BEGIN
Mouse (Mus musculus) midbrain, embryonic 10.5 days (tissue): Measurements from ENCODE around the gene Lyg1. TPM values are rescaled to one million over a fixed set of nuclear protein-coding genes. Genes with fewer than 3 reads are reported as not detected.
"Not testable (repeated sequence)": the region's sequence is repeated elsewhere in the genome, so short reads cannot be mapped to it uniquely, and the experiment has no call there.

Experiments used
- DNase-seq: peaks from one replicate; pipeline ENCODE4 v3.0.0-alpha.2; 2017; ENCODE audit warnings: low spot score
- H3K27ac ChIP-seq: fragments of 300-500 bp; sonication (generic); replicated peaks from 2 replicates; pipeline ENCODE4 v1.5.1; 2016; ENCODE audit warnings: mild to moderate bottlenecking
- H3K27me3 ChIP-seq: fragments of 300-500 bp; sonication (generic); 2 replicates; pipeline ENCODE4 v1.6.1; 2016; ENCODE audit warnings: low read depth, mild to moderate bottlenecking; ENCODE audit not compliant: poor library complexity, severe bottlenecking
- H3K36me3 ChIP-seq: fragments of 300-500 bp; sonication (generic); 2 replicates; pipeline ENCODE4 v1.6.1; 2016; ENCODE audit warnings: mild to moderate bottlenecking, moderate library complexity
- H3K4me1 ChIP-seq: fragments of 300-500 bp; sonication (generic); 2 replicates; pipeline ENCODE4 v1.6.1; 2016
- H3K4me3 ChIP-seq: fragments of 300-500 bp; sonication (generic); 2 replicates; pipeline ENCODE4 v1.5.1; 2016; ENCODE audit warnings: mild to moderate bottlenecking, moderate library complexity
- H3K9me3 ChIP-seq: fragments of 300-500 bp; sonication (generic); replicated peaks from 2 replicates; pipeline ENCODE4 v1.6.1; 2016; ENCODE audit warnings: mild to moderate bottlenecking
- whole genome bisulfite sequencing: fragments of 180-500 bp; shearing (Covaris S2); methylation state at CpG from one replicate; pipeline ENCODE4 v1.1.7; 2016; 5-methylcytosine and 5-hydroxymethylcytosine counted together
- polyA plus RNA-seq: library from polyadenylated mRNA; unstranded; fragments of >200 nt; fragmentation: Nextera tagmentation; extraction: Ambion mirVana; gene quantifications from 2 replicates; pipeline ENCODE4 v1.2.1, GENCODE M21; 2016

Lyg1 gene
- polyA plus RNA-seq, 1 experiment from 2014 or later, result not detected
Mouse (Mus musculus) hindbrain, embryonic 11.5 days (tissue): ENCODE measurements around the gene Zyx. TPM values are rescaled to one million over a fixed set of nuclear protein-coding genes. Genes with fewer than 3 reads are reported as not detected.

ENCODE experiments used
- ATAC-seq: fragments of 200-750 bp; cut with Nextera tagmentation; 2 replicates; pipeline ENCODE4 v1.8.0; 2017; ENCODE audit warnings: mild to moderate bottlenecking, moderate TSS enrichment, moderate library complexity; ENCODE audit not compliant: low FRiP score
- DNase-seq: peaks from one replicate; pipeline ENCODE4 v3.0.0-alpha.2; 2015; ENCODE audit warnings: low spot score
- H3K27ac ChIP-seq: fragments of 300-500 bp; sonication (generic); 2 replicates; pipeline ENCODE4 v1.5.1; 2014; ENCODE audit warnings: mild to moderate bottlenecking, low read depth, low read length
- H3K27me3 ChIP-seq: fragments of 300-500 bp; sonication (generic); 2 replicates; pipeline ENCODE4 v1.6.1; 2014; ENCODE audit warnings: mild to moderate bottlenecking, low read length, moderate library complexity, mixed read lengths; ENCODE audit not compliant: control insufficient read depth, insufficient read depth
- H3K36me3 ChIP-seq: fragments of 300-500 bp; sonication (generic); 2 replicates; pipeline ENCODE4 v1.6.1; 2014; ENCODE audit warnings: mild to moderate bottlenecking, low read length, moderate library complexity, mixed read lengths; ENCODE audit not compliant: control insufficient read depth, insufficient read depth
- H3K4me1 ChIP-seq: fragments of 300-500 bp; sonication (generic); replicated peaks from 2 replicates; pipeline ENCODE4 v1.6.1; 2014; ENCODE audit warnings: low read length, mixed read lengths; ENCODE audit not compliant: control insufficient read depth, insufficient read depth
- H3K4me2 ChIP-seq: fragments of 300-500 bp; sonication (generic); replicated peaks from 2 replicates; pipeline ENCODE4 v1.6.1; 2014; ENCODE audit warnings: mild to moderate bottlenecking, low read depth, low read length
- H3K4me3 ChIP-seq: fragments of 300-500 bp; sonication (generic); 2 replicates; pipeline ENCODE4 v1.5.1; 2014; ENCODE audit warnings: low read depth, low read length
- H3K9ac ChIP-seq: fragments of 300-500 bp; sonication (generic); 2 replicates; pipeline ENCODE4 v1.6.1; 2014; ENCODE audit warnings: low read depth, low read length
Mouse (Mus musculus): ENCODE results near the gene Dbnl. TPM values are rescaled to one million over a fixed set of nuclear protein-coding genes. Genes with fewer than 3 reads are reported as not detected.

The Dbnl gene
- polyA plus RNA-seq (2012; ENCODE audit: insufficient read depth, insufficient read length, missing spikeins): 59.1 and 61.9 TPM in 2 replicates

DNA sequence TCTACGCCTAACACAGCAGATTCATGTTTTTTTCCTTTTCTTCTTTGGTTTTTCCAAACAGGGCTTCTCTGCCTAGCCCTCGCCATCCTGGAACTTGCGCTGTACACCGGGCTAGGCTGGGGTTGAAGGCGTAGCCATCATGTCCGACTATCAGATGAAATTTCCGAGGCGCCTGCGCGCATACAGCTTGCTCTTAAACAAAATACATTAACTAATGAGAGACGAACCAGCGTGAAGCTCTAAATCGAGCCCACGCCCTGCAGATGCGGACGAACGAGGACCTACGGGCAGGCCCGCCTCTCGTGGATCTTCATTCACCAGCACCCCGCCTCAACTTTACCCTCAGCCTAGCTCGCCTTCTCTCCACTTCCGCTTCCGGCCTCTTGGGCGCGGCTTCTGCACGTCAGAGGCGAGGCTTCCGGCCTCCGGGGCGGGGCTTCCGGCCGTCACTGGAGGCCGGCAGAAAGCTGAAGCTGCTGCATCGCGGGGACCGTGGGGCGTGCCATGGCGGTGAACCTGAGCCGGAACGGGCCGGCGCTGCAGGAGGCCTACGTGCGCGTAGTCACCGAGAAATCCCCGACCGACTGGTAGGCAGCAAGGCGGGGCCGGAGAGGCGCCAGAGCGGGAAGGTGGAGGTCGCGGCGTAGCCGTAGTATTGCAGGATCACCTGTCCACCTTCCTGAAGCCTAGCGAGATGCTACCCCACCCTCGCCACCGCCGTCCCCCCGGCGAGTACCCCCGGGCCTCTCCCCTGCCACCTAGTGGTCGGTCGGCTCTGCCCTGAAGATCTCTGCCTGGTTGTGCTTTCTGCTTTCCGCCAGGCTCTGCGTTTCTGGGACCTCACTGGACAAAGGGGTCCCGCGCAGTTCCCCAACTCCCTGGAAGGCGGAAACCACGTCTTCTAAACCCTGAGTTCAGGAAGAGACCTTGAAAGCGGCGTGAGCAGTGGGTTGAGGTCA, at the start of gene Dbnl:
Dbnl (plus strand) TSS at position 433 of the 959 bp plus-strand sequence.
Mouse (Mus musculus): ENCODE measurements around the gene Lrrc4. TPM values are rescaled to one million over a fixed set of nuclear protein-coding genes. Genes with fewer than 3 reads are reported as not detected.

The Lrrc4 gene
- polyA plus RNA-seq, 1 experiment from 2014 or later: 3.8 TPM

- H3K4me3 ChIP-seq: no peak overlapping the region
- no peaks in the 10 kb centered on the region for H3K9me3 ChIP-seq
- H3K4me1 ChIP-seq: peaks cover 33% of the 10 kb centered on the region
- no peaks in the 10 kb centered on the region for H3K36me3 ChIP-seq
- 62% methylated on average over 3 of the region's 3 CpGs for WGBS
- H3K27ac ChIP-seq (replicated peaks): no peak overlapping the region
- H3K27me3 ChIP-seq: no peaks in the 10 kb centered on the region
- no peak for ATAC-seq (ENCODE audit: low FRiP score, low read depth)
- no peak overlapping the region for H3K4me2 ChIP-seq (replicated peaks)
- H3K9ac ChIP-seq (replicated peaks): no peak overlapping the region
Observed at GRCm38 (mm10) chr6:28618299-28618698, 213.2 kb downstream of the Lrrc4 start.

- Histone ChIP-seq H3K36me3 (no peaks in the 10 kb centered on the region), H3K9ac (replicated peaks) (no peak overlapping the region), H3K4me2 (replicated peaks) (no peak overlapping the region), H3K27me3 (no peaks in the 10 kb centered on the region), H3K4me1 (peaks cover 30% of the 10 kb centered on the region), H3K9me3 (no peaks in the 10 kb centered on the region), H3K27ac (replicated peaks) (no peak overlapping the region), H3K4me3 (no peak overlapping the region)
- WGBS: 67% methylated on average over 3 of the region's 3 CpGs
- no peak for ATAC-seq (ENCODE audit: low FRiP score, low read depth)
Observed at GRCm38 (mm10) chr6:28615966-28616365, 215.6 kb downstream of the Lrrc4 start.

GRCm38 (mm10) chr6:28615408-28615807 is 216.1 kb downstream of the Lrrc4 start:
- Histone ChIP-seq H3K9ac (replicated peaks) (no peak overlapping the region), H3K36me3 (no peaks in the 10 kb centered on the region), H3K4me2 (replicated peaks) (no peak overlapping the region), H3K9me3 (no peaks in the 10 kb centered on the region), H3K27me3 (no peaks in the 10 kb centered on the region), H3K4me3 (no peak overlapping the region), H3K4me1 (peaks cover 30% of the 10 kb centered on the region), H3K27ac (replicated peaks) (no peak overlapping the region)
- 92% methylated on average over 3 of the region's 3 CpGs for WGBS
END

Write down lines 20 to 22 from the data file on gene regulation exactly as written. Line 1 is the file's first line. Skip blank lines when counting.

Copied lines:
- H3K27me3 ChIP-seq: fragments of 300-500 bp; sonication (generic); 2 replicates; pipeline ENCODE4 v1.6.1; 2014; ENCODE audit warnings: mild to moderate bottlenecking, low read length, moderate library complexity, mixed read lengths; ENCODE audit not compliant: control insufficient read depth, insufficient read depth
- H3K36me3 ChIP-seq: fragments of 300-500 bp; sonication (generic); 2 replicates; pipeline ENCODE4 v1.6.1; 2014; ENCODE audit warnings: mild to moderate bottlenecking, low read length, moderate library complexity, mixed read lengths; ENCODE audit not compliant: control insufficient read depth, insufficient read depth
- H3K4me1 ChIP-seq: fragments of 300-500 bp; sonication (generic); replicated peaks from 2 replicates; pipeline ENCODE4 v1.6.1; 2014; ENCODE audit warnings: low read length, mixed read lengths; ENCODE audit not compliant: control insufficient read depth, insufficient read depth